Welcome to the series on getting started with ASP.NET Web Api. In this article we will create a basic C# Web Api with Windows Integrated Authentication and create our first Web Api endpoint.

ASP.NET Web API is a framework that makes it easy to build HTTP services that reach a broad range of clients, including browsers and mobile devices. ASP.NET Web API is a great platform for building RESTful applications using the .NET Framework.

In this series we will learn how to:

  • Create a basic C# Web Api with Windows Integrated Authentication
  • Setup camel-cased json properties for the response
  • Setup A Standard Response
  • Solving CORS Issues When Using Credentials

Create a new Web Api Project

To make a C# application with Visual Studio:

  • Open Visual Studio 2015. Any edition will work. I am using Community Edition.

  • Click File -> New -> Project…

    New Project

  • Find and select ASP.NET Web Application, give your application a name and select ok

    1. On the left side under Installed -> Templates, select Web
    2. Select “ASP.NET Web Application”
      • Note: Your list of templates may differ but as long as your have the ASP.NET Web Application template listed we are good to go.
    3. Give the project a name (Web Api-Demo in this case)
    4. Select a location to store the project (c:\projects in this case)
    5. Uncheck the “Application Insights” box since we are not going to be using Application Insights
    6. Click the Ok button

    New Web Application

  • On the next screen, we need to select the New ASP.NET Project Options

    1. Select Web Api for the template
    2. Click on the “Change Authentication” button
      • Select “Windows Authentication”
      • Click Ok
    3. Uncheck “Host in the cloud”
    4. Click Ok to generate the project

    Web App Options

  • You project has now been generated and you should see a screen similar to the follow in Visual Studio

    Generated Project

  • If you hit F5 your default browser will launch with the Web Api Start Page.

    Initial Start Page in Chrome

  • The Web Api project comes with a couple of Web Api Endpoints and a very useful Api documentation page that shows all of the available Api endpoints. Click on the API link in the top nav bar to view the documentation page.

    Api Doc Page in Chrome

Creating Our First Controller

Now that we have a working Web Api project, lets add some functionality to it. The first thing we are going to do is to create a controller that will return back the logged in Windows user using Windows Integrated Authentication.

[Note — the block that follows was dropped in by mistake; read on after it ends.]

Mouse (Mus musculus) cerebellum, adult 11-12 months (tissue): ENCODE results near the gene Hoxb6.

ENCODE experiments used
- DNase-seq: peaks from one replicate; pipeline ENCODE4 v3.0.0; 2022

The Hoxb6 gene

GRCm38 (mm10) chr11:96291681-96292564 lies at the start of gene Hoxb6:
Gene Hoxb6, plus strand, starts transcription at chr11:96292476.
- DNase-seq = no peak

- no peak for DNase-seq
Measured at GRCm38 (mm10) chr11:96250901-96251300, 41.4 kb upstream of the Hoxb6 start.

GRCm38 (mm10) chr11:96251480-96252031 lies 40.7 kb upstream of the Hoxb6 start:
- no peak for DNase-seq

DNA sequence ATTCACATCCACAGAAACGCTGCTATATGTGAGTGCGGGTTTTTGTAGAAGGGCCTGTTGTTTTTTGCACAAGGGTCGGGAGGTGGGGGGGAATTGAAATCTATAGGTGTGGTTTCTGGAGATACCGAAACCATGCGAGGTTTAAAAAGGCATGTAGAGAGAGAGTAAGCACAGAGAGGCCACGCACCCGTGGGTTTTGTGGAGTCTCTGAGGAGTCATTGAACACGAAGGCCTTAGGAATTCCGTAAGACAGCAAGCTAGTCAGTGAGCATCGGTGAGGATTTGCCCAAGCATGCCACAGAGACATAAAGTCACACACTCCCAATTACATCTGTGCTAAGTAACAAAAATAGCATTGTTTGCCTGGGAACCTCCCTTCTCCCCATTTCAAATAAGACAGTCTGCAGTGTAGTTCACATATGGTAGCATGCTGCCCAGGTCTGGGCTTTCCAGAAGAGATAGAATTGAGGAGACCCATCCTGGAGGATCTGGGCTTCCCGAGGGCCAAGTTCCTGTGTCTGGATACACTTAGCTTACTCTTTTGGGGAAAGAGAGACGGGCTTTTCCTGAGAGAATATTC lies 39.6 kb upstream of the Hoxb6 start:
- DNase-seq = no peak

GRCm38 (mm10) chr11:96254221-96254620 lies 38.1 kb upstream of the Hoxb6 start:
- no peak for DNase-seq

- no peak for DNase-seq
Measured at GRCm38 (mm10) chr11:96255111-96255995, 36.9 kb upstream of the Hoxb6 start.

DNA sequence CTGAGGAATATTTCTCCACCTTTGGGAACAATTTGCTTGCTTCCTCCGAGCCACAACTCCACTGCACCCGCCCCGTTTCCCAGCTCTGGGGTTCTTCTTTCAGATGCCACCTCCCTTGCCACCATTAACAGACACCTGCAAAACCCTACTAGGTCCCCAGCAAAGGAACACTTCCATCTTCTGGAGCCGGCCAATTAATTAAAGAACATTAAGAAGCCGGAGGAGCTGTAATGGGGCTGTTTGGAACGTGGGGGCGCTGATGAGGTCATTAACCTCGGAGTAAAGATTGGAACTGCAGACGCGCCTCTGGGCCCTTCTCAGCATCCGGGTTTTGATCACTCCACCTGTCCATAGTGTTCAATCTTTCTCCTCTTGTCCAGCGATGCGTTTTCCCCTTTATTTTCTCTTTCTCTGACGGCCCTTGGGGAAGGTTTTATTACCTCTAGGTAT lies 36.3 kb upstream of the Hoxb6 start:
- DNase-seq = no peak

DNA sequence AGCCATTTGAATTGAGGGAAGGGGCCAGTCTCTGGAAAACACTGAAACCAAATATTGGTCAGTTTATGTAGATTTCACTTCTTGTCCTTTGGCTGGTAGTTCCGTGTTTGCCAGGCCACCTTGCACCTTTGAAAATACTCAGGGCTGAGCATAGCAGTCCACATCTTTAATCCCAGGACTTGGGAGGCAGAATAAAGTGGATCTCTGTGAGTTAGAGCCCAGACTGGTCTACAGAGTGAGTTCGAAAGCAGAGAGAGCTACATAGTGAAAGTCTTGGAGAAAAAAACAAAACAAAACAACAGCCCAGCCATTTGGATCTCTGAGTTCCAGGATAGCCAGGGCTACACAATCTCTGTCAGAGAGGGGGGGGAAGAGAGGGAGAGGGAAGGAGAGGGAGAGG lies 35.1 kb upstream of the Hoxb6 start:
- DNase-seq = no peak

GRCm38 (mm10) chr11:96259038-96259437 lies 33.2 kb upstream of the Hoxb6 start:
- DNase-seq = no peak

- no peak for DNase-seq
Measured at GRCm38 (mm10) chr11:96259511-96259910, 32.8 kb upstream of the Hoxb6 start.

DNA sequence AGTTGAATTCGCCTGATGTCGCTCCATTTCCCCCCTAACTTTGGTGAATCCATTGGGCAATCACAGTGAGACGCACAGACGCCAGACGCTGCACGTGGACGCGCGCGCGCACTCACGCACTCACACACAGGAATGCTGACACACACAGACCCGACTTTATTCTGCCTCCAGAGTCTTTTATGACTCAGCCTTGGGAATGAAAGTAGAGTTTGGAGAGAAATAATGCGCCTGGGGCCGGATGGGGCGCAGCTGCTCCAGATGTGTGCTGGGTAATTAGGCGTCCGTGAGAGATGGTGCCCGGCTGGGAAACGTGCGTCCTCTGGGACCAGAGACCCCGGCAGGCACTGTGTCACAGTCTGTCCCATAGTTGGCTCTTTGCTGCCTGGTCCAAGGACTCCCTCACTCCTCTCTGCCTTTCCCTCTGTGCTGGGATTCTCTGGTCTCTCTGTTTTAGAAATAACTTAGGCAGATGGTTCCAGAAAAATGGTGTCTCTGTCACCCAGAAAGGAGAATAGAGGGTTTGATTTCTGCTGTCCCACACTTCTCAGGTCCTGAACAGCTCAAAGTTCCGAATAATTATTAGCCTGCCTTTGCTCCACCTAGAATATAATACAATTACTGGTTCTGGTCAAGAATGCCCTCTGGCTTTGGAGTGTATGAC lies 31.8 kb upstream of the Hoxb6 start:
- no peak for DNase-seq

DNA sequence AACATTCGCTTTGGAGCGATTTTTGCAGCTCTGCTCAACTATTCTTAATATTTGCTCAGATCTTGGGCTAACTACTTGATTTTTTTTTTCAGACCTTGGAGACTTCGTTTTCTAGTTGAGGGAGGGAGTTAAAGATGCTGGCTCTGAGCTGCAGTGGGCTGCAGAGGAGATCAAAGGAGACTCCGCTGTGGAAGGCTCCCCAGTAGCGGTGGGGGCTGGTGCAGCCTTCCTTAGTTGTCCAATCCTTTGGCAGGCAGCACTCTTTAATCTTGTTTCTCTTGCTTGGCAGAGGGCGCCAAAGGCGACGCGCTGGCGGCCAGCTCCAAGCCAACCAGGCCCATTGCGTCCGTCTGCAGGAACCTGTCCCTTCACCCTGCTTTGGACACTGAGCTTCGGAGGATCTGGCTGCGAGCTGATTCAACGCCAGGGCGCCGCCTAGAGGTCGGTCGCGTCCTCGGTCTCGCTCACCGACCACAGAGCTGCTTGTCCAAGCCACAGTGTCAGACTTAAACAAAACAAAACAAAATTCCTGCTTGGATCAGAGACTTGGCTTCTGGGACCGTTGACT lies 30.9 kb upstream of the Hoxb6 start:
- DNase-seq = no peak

Note: You should only uses Windows Integrated Authentication within a business and not for a public Api. {:.warning}

  1. In the Solution Explorer, right-click on the Controllers
  2. Select Add from the menu the comes up
  3. Select “Controller…” from the list of templates

Web Api New Controller

This will open up the Controller type options.

  1. Select “Web API 2 Controller - Empty”

  2. Click the Add button

    Web Api Controller Template Selection

Next you will need to input the file name.

  1. Change the file name to FirstController

  2. Click the Add button

    Web Api Controller File Name

We now have a blank Web Api Controller that is ready for us to create methods within.

using System;
using System.Collections.Generic;
using System.Linq;
using System.Net;
using System.Net.Http;
using System.Web.Http;

namespace Web Api_Demo.Controllers
    public class FirstController : ApiController

We are now going to add a GET method that will return back the logged in user.

public string Get()
    return RequestContext.Principal.Identity.Name;

Before we test our new controller, we need to make sure that Windows Authentication is enabled and Anonymous Authentication is disabled.

  1. Open Solution Explorer, select the Solution and press F4 to open the Properties window
  2. Set “Anonymous Authentication” to disabled
  3. Set “Windows Integrated” to enabled

VS Solution Properties Set Dev Server Authentication Options

Now we are ready to test our Api. In Visual Studio, press F5 to start up a debugging session. This will launch your default web browser. Once the initial page for Web Api has loaded navigate to the /api/first page (e.g. http://localhost:58842/api/First). Your port number will be different than mine.

The response you get back will be an xml document that contains a string with your domain and user name that you are logged in with. In this case it is [Your Domain]/[Your User Name]. It will look similar to below.

<string xmlns="http://schemas.microsoft.com/2003/10/Serialization/">[Your Domain]/[Your User Name]</string>


In this guide we learned how to create a basic C# Web Api project that uses Windows Integrated Authentication. In the next guide, we will learn how to convert the JSON responses to be camel cased instead of following the .NET pascal case convention without having to update all of our .NET class.